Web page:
Education To Ignite Minds, To Enlighten, Foster Creativity and Empowerment
By Amala Menon
India, one among the most watched emerging economies, is also a land of opportunity. The strength of the nation and the future lies in the hands of the youth. “If we release the locked potential in every child, there is nothing that India cannot achieve.” -A.P.J. Abdul Kalam
When I was in third grade in the Global Indian International School (GIIS Singapore) I got the opportunity to meet the former president A.P.J. Abdul Kalam. He made a special visit to my school to interact with the students. In the auditorium he made us recite the Greek hymn “When there is righteousness in the heart, there is beauty in the character; when there is beauty in the character, there is harmony in the home; when there is harmony in the home, there is order in the nation and when there is peace in the nation, there is peace in the world.”
According to Dr. Abdul Kalam, the most important persons in a child’s development are his parents and primary school teacher. He said, “Each of you will have wings of fire to fly. This will lead you to knowledge.” He concluded his speech with “Knowledge makes you great.” I was so thrilled when each of us received a copy of the book “Wings of Fire” by Dr. A.P.J Abdul Kalam.
Students need to define and create their own paths if they want to become unique persons. There are four steps to attain uniqueness. The first and foremost is to have a great aim or clear objective in life. They also need to acquire knowledge continuously, work hard towards objectives and persevere towards their goal.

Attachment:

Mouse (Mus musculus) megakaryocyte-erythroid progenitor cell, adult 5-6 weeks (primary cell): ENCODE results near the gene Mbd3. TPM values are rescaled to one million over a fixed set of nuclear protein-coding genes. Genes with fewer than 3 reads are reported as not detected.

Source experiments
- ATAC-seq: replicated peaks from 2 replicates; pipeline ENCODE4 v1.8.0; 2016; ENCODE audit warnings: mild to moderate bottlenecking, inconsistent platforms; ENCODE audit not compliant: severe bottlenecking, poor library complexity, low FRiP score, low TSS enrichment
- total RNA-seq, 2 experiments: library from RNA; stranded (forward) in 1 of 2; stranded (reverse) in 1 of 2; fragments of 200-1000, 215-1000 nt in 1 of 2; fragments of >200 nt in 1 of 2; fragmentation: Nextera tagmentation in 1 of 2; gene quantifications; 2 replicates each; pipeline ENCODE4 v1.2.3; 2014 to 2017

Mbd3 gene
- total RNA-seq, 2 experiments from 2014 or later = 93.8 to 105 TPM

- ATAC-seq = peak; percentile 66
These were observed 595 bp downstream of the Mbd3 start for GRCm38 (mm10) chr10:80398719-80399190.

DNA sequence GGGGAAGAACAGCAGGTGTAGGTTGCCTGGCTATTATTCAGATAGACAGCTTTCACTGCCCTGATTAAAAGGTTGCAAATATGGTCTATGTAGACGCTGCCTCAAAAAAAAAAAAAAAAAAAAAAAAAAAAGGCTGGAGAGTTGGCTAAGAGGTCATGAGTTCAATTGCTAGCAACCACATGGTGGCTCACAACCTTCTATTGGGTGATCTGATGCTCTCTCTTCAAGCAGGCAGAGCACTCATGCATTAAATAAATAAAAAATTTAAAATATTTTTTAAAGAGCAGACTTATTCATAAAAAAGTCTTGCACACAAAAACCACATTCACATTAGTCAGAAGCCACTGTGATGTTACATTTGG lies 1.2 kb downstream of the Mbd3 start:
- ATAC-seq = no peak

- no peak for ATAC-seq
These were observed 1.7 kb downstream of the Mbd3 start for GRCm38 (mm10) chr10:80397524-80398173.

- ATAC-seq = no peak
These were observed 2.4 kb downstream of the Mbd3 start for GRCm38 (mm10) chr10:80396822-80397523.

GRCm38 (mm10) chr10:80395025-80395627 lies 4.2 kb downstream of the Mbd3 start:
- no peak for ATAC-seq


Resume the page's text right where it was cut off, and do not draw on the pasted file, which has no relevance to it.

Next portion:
What is the purpose of education to the society?
Education is an endless journey through knowledge and enlightenment. An educated society makes sure that the younger generations are also literate. Literate parents are most likely to send their wards to schools.
The only hope for the development of the nation lies in the education of its people. Law and order will be maintained in an educated society. Social and financial needs for its members can be provided by an educated society.
A literate group of people have higher self-esteem and can access good facilities and living standards. There is more awareness about health and hygiene in a literate society. Educated individuals are more likely to take unbiased and wise decisions in choosing their political representatives thus leading to the nation’s growth. Protecting the environment and the importance of conservation can be better understood by a literate society.
An educated society does not discriminate between genders and equal opportunity is given to all. Social and economic development can happen only if there is gender neutrality. “You educate a man; you educate a man. You educate a woman; you educate a generation.”
How should the 21st century learning be like?
contribute to the nation’s economic growth.
The education system should be based on five components: research and
enquiry, creativity and innovation, capacity to use high-end technology,
entrepreneurship and moral leadership.
Students should be imparted with skills so that they find their way through the sea of knowledge. Through technology, we can become life long learners, which is a skill for sustained economic development. We must learn to work in groups as this helps in managing knowledge effectively. It’s important that students use the latest technologies to aid their learning process. Students should be curious and self motivated to learn new technologies. From the beginning itself the aptitude for entrepreneurship should be cultivated in the child. Risks and Challenges should be taken as it makes a person stronger. The ability to have a compelling and powerful dream or vision for the betterment of the society as well to do the right thing and influence others to do the same is moral leadership.